Singer, songwriter, guitarist and surely one of the hardest working artists in music today, Samantha Fish released her second album of 2017 'Belle Of The West' in mid-November and if you think Blues playing women are all about Joanne Shaw Taylor and Chantelle McGregor, it may be time to think again. Although primarily known for her Blues sound, this new album showcases a stripped down, acoustic style including both Country and Bluegrass influences giving the album a very personal feel.
'American Dream' an acoustic campfire style song with simple guitar, violin and penny whistle (fife?), opens the album and sets the tone of what's to come, and as this carries seamlessly into 'Blood In The Water' with the first appearance of subtle electric guitar in the mid section, it’s clear that, although recorded in Mississippi, Nashville wasn't far away. 'Need You More' mixes the standard Blues sentiment of heartbreak with a Country and Western feel, while 'Cowtown' continues in the same vein but includes electric and bass guitars, giving it a more band like feel.
The Blues are more to the fore on 'Daughters' but with the principal characters “making their way down to Lafayette”, the song, although slightly downbeat, has a “dyin’ with ya boots on” feel, and retains the Country elements whilst giving them a Blues makeover. One thing you notice whilst listening to this collection of songs is how each number perfectly compliments the one that went before it. This is demonstrated nicely on 'Don’t Say You Love Me' keeping the tone downbeat in the mid section of the album, but with some great guitar work and vocals, a very personal song before things become a bit lighter and the title track kicks in.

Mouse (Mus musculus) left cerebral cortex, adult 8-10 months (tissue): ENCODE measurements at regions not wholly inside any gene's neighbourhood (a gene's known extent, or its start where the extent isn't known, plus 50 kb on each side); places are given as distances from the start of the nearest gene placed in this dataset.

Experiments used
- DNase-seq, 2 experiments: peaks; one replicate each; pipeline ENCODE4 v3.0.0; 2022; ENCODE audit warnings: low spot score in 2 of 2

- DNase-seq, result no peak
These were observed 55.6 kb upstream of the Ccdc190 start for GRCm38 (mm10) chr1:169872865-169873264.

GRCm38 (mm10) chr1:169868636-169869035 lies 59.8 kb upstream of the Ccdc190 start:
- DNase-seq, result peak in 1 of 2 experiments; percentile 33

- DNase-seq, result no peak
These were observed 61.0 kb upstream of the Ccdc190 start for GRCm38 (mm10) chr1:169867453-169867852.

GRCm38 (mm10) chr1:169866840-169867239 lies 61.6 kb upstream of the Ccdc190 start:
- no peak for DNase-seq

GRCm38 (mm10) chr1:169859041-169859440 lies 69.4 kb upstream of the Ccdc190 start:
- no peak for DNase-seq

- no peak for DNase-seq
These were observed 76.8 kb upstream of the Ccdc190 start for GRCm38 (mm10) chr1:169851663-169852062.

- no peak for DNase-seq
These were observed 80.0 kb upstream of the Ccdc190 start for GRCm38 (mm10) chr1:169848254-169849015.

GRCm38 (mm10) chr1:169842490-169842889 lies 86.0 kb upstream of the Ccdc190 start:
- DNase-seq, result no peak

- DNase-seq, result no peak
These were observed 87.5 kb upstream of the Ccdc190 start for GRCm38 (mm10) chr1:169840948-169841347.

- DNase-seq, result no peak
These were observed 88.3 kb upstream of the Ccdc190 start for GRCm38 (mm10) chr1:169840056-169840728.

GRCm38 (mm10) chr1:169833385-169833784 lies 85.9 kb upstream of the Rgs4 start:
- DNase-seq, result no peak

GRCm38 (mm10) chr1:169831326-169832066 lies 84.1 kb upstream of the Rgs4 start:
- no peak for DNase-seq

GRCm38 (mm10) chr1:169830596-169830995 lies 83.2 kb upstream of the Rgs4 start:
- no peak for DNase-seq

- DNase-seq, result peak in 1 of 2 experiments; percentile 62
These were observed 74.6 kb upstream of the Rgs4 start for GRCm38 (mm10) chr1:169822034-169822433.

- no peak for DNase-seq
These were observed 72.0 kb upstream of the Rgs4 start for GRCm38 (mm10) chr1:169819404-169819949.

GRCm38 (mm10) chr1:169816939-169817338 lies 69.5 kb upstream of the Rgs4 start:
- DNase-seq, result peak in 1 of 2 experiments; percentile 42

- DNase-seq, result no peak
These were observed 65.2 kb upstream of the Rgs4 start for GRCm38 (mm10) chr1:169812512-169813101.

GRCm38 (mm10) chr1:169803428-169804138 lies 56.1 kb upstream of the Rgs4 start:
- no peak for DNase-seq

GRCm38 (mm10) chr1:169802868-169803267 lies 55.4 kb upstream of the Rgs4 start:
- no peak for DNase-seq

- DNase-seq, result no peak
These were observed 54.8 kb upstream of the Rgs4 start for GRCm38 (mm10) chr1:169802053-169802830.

Unashamedly Country would be one way to describe 'Belle Of The West', another would be an excellent Bluegrass style song that someone like Alison Krauss would be proud of. A great song featuring slide guitar and given depth with the addition of backing vocals. A personal highlight of the whole album. 'Poor Black Mattie' is an absolute free for all romp, from the opening Rockabilly bass, to the delta Blues harmonica, based around a repetitive riff, it’s a cover version of a song which sounds like it’s been played on the porch of many a Mississippi cotton field. 'No Angels' follows, keeping the same style, adding some gentle guitar and soft backing vocals, another excellent song.
Violinist Lillie Mae, steps up to share vocal duties on 'Nearing Home' and her strings, accompanied with Samantha’s acoustic guitar, are all that’s really needed on this very gentle song, sounding like it was recorded in one take live in the studio, a perfect example of just how good this album is. Time for the closing track and 'Gone For Good'. It’s an upbeat foot tapping acoustic number on which Samantha truly shines and is a great way to finish a very original and classy album. This is an album which will not only enhance Samantha Fish’s growing reputation, but should see her fan base growing, as anyone who likes good songwriting in a Blues and Country style, will surely find this CD completely irresistible.